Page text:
St. Mary’s Anglican Church, Canon Claude Schroeder
Sermon on Matthew 15. 21-27
The Gospel lessons in the first three Sundays in Lent comprise what we might call a mini course in demonology. Everything you wanted to know about demons but were afraid to ask. Well, may not everything you wanted you needed know about demons.
So last Sunday Jesus goes into the wilderness and is tempted by the devil himself on three separate occasions, which serve to inform our understanding of the triple renunciations Christians make in Holy Baptism.
Today we have the story of the Canaanite woman whose daughter was tormented by a demon.
Next Sunday we have the story of the demon who was cast but come back with some of his buddies.
So what exactly is a demon?
Basically, demons are wicked, unclean, spiritual powers or perverse spiritual principles and ideals, which we experience, in part, as it says in the Collect, as “a thought that assaults and hurts the soul.”
So, maybe you’re feeling a little beat up this morning. It’s been a rough week.
Why is that? It may have been physically demanding, but chances are you have been you have been battling some demons. You have been dealing with various dark thoughts which have been assaulting and hurting your soul.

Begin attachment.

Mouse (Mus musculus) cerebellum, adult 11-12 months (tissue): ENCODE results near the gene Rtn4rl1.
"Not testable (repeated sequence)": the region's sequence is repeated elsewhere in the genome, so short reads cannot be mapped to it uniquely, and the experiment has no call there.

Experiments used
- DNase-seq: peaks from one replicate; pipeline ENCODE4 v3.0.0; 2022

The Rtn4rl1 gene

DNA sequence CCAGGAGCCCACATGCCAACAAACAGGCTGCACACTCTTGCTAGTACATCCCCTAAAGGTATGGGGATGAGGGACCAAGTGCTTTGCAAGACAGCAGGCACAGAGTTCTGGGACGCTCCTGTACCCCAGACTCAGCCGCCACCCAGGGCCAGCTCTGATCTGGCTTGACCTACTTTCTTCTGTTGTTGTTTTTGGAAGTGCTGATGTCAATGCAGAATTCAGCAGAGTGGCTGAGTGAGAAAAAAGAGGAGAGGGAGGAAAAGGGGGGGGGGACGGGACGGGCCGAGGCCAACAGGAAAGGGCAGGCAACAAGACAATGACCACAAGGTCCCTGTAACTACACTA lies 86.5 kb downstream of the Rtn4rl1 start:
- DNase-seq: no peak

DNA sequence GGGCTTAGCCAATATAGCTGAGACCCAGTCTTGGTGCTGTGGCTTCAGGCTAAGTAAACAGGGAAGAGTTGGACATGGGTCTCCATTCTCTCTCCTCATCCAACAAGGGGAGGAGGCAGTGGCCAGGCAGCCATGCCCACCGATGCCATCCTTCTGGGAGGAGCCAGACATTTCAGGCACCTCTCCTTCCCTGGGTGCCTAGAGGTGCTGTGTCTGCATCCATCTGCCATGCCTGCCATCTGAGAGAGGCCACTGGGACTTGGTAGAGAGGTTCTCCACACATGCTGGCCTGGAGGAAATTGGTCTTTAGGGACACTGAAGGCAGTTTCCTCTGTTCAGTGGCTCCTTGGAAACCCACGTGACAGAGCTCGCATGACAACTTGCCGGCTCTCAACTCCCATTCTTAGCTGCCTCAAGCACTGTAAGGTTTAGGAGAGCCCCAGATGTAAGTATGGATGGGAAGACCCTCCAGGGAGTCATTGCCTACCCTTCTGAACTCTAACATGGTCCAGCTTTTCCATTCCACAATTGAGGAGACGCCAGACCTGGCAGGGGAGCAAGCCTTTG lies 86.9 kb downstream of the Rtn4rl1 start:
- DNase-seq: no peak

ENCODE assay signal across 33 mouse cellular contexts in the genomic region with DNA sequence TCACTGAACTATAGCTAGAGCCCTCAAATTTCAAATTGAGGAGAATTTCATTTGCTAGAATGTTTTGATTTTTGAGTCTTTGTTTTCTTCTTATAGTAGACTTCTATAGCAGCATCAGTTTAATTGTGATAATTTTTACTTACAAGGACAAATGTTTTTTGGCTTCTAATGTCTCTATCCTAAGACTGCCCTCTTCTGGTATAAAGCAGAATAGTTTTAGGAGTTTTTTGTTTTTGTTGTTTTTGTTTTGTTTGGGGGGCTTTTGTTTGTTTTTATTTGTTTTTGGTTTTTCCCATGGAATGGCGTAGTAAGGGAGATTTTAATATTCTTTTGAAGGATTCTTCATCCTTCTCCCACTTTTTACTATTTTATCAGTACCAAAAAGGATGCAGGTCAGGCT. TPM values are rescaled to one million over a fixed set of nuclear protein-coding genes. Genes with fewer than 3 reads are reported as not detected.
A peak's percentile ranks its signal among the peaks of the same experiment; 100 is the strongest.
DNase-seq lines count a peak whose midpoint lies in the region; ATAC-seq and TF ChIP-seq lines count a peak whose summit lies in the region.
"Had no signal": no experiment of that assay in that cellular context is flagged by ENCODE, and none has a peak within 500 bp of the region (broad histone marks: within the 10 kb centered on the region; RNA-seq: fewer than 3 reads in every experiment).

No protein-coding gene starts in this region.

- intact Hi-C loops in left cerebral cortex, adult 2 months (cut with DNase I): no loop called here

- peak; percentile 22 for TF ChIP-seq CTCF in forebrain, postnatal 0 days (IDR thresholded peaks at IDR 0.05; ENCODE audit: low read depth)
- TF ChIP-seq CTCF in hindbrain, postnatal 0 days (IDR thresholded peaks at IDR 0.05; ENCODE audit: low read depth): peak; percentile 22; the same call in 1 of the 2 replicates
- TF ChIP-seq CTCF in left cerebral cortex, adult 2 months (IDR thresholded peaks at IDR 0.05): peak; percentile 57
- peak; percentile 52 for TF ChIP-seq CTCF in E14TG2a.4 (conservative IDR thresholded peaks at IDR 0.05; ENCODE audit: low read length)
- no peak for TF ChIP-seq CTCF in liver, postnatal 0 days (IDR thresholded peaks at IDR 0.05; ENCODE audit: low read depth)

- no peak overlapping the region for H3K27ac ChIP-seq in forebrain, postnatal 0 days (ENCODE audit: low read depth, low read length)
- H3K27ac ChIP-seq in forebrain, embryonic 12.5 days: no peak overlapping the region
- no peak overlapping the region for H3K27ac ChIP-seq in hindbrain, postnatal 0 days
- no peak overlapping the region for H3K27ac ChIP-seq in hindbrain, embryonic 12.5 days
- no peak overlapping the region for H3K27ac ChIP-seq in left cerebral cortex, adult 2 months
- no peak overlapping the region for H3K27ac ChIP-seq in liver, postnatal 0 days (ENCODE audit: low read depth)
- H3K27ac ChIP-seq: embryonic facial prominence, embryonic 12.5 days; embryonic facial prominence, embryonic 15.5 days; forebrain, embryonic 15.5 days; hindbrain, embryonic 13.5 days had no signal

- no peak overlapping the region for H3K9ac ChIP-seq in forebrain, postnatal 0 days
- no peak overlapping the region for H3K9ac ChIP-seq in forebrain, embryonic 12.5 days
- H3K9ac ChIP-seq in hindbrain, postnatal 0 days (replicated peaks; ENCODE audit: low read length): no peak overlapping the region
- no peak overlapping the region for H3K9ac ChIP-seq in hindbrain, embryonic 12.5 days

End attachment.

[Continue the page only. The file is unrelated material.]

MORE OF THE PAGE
Because the soul is the animating principle of the body, and because man is a union of body, soul, and spirit, when the soul is afflicted, suffers assault and is wounded, our bodies and our spirits suffer as well.
Traditionally, the soul has been understood as possessing three powers. There is the power of thought, the power of will or desire, and the energetic power. The mind settles on a thought, feeds that thought into the will or desire, which is then put into action. This, in a nutshell, is the life of the soul.
It’s why you need to be vigilant about the thoughts that you entertain, and why the remembrance of God is so important, lest you act on the ungodly thought, which has become a desire or act of the will. There is a wounding that takes place in sin, which unless repented of, results in the death of the soul, and turns you into something akin to a zombie.
This is why we have church, and the great healing service that is the Holy Communion. In repenting of sin, and turning to Christ, in feeding your soul with the truth of His Word and with His Body and Blood, you receive the forgiveness of our sins, and are given new thought and new desire: to love God and love neighbor, and you receive the spiritual strength and energy needed to carry it out. In this way Jesus Christ preserves your body and soul unit eternal life.